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UK academic argues for local policy updates on live facial recognition over legislation

Deployments and regulatory change continue apace
UK academic argues for local policy updates on live facial recognition over legislation

New legislation may not be needed to underpin live facial recognition in the UK, according to an analysis by a Brunel University London professor. Meanwhile, trials and production deployments continue, even as the Biometrics Commissioner’s Office begins preparing to shut down.

A paper in Cambridge Law Journal by Brunel AI, Disruptive Innovation and Law Senior Lecturer Dr. Asress Gikay argues that privacy, data protection and civil liability laws already on the books already address most of the risks associated with live facial recognition.

Gikay also argues that police have the power under common law to gather and retain evidence without a specific warrant, including through surveillance. Criminal investigations and preserving public safety are considered legitimate reasons to interfere with the right to privacy, he says: “The law clearly recognises that the police can take away our privacy rights as long as it is not disproportionate.”

The paper raises the safety and security benefits of real-time facial recognition in public spaces. There are of course limits, however: “Deployment space must be justified based on the reasonable likelihood of the people on the watchlist being in that area,” Gikay says.

Transparency requirements are governed by the European Human Rights Convention, which means that police do not have to reveal information that would make their measures less effective, according to Gikay.

“It is sufficient to inform people on the spot that a surveillance operation is taking place and for the authority conducting the surveillance to enable people to exercise their right to hold authorities accountable if needed, but people do not need to be given advance warning of surveillance via social media or by any other means,” he says.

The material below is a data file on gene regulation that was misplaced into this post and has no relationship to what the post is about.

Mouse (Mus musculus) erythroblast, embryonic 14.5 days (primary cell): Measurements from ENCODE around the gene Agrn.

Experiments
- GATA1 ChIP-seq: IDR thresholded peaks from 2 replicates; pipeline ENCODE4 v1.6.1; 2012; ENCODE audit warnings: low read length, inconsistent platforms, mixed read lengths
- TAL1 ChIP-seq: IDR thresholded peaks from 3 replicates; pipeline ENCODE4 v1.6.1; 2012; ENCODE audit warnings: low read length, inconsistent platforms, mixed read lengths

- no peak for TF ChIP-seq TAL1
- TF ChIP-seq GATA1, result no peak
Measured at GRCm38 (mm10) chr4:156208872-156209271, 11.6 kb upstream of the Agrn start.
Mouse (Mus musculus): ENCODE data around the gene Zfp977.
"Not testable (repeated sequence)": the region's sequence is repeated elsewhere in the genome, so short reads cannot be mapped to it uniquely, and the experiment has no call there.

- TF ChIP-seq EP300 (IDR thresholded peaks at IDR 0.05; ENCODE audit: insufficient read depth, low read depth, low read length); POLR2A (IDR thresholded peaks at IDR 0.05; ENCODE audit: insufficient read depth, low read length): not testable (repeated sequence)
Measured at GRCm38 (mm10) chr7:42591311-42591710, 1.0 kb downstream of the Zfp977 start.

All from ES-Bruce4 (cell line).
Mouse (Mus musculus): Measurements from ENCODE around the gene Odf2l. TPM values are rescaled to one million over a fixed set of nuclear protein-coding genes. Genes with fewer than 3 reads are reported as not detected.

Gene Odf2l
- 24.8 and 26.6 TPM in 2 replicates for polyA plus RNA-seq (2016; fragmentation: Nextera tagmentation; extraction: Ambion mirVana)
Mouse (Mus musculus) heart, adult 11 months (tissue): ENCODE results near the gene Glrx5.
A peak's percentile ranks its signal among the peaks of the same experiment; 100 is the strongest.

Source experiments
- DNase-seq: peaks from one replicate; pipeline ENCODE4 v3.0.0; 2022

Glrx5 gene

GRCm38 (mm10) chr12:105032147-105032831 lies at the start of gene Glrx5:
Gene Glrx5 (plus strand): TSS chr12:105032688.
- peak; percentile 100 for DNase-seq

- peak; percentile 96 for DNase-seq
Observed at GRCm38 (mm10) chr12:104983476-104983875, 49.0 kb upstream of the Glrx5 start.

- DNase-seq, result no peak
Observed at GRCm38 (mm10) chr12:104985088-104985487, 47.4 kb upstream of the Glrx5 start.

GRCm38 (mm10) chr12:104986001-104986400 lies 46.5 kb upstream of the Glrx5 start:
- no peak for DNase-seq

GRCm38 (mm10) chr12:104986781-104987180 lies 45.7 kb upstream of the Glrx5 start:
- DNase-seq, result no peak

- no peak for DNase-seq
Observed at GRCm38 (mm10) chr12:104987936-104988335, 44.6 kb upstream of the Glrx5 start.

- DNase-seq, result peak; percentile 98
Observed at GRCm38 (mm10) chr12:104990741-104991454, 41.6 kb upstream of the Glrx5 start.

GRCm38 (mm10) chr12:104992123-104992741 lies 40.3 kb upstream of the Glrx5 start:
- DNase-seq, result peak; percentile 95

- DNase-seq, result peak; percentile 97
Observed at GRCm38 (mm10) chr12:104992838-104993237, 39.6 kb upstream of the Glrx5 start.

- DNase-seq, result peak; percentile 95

The UK still needs “a clear national policy” that guarantees the technology will not be used to investigate minor crimes, but this change could be made through local police force policies, as opposed to formulating a bill and shepherding it through parliament. The Court of Appeals has already ruled such local policies sufficient.

“If supplemented by appropriate guidance and policies, our existing legal frameworks can be interpreted to address the challenges posed by LFR technology in law enforcement,” Gikay argues.

Early deployments

A deployment of live facial recognition at the East and West Croydon railway stations in London Thursday week netted 10 arrests, including a man found in possession of a crossbow, South London Press reports. People wanted for assault and bank fraud were also arrested. Most of the rest were wanted for a failure to appear in court to answer to charges ranging from theft to illegal weapons possession.

Met police also said 12 people subject to for sex offenses were also questioned to ensure their compliance to release conditions.

There were no false alerts, according to police.

Live facial recognition has also been deployed to body cameras for a trial by bouncers at London nightclubs. That three-month trial has concluded successfully, Go! Southampton marketing manager Flo Bevis wrote on social media.

The Daily Echo reports that the cameras, supplied by Reveal Media, were connected to a database of 65 people in the Southampton area, who the publication describes as “well-known offenders.”

Reveal says it is the only supplier offering body cameras that can run live facial recognition.

New commissioner sets priorities

The UK’s newly-appointed Biometrics and Surveillance Camera Commissioner Tony Eastaugh has laid out his priorities, which are topped by making sure National Security Determinations and other biometrics casework is “in good order to transfer to the Investigatory Powers Commissioner’s Office.”

Eastaugh will also review S63G applications, which are police requests to retain the biometric data of an individual who has not been charged.

“Additionally, I will be working with stakeholders to explore how some of my current responsibilities (that are not specifically mandated for transfer in the Bill) will be given continuity and upheld,” Eastaugh writes.

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